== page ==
Why do you think she hates Payton so much? Is it because of the bond he had with River (David Corenswet)?
Yes, I think it weighs into it. She sees him as such a fraud and it’s really frustrating to see someone be so fraudulent and everyone kind of eating out of the palm of his hand and buying it. She doesn’t understand why people are willing to invest. So, it’s kind of a projected anger. I think it’s this resentment of him trying to claim any part of River. She doesn’t know how to grieve. She doesn’t know how to deal with the loss of him. And, then the kind of sharing of him in that. It was very much Astrid and River until he’s gone and then everyone gets to kind of own him and claim him. And, so I think that will running in River’s place, is it kind of taking back and drawing the line in the sand that this is where River and I stand and you are the other side of that. And, so I think that definitely feeds into that relationship with Payton.
You get to play tennis against Dylan McDermott, who plays Astrid’s father. Who’s the better player?
I will tell you that Dylan is because I had to have the ball taken out.
It’s a CGI tennis ball?!
It is a CGI ball. I worked for months with my tennis instructor in LA who is fantastic, and he said that at the end, I had great form. Great form — can’t get the ball. So, that was especially mortifying, especially as Janet Mock was directing those episodes and she is just the definition, the epitome of cool.
Astrid seems so lost throughout this series. At one point, she even fakes her own kidnapping to go to New York. What do you think she’s searching for?
She’s just kind of been brought up in this bubble of privilege and she’s always been told what to think and what to strive for, especially by her father. How to work and what your role is in the world and how to navigate that in order to get what you want which is this. And, so it was easier to just accept that than think for herself. And I think for the first time she can break from it and then starts to question for herself what, who the hell she is and what the hell she actually stands for or cares about. And, then she goes back. I think with that renewed sense of understanding of I didn’t have to cut all ties and I can still work with what I’ve got and make it mine.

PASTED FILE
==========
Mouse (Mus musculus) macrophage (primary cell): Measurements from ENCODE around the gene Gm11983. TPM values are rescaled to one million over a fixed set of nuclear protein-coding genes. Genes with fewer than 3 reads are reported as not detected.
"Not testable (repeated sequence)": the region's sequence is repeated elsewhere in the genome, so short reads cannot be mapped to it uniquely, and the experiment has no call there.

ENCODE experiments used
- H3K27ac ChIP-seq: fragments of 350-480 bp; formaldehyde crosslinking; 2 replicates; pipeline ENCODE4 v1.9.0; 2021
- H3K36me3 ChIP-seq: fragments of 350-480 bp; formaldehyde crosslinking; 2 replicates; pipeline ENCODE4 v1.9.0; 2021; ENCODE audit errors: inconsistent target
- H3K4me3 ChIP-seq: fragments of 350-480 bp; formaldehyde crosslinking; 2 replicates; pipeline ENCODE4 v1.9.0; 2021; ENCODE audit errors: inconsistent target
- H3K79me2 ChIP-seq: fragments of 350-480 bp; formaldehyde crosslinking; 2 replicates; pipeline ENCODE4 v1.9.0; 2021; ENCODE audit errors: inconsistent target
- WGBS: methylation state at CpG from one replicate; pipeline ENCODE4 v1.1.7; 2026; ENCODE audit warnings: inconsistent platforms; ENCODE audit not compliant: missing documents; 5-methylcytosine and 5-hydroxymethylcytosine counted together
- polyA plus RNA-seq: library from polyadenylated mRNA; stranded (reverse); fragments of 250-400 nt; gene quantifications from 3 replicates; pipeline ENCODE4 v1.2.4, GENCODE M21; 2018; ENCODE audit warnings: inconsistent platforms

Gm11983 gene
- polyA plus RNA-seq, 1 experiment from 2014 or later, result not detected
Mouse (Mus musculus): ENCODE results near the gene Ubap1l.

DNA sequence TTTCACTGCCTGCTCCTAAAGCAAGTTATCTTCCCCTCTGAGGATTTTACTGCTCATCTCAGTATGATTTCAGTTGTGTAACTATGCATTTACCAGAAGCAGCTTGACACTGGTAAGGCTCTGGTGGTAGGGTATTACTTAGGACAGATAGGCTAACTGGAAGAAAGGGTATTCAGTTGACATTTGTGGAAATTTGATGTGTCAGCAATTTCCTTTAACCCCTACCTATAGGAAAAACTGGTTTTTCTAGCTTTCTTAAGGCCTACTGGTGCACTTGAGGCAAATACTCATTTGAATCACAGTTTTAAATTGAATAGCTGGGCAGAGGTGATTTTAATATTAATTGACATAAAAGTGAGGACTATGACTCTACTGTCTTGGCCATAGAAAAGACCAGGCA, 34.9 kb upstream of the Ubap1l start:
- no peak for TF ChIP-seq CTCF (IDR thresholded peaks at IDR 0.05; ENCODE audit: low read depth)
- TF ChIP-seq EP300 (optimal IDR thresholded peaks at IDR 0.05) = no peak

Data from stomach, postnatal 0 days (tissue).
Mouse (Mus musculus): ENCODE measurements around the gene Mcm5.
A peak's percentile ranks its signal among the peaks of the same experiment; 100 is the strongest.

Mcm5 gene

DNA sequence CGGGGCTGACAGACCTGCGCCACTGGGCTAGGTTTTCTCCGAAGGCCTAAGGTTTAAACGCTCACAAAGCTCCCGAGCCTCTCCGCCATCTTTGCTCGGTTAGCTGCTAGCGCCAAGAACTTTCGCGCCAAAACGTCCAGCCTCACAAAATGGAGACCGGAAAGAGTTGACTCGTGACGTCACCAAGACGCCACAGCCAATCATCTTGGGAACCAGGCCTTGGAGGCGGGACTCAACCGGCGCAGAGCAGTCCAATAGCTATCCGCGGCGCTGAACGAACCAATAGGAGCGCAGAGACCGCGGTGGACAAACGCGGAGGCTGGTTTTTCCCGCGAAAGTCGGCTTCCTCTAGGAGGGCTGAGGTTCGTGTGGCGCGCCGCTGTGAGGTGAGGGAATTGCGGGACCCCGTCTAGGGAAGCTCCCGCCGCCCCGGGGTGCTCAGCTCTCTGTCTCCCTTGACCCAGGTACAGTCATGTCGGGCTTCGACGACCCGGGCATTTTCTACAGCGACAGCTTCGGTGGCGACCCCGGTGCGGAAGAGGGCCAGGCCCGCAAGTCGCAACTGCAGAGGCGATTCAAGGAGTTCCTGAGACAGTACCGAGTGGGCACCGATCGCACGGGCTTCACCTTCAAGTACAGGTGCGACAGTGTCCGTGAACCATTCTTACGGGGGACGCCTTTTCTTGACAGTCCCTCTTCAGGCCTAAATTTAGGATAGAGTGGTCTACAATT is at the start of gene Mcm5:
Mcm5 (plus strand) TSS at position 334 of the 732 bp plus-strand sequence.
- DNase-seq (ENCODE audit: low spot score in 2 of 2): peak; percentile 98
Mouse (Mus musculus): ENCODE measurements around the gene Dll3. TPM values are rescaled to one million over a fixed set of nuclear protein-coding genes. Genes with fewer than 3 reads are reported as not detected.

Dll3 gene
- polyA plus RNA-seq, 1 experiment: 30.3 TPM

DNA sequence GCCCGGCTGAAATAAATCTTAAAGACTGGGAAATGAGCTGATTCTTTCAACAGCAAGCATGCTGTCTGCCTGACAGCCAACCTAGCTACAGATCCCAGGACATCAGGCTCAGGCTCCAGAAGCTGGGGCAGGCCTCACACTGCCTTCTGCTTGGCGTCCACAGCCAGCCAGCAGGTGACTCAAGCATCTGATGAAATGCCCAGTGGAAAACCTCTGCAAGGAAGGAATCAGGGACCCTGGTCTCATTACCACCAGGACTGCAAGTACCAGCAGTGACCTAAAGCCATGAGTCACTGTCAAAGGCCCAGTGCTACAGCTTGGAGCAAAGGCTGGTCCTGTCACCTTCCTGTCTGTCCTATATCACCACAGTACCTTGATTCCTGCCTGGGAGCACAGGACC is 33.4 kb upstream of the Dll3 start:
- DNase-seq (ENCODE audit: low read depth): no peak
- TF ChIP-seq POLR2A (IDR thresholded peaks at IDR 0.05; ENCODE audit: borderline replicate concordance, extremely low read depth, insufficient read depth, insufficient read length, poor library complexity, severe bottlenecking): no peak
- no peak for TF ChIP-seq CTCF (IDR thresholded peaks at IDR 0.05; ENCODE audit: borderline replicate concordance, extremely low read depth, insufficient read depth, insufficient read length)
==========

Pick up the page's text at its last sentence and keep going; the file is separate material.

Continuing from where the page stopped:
There’s a time jump at the very end that finds all the main characters in New York and Astrid seems to be willing to help Payton in this new election. What can you tease about that?
I think she’s kind of finally addressing her feelings towards Payton and maybe maybe putting down some of that resentment. However, it is Astrid so we never really know where we stand with her.
You’ve had such a huge year between The Politician and Bohemian Rhapsody. What has it been like?
It’s been a lot of fun. I mean we obviously hoped going into that film and making that film and as we became a family hoped that it would touch people on an emotional level. But, you don’t extend your thoughts to what it could be and how far it could reach. How far and wide that film did reach was so astonishing and wonderful to have it be a message you can really stand behind. And, then to do it with those people who are just absolutely family, is kind of laughably ridiculous dreamy. I still haven’t found a way to describe it.
Maybe it can be like the Christopher Guest movies and you all do different films together?
Everyone keeps talking about that because we can’t bear to go on not being near each other or working together. So, hopefully, eventually, we’ll cross paths again.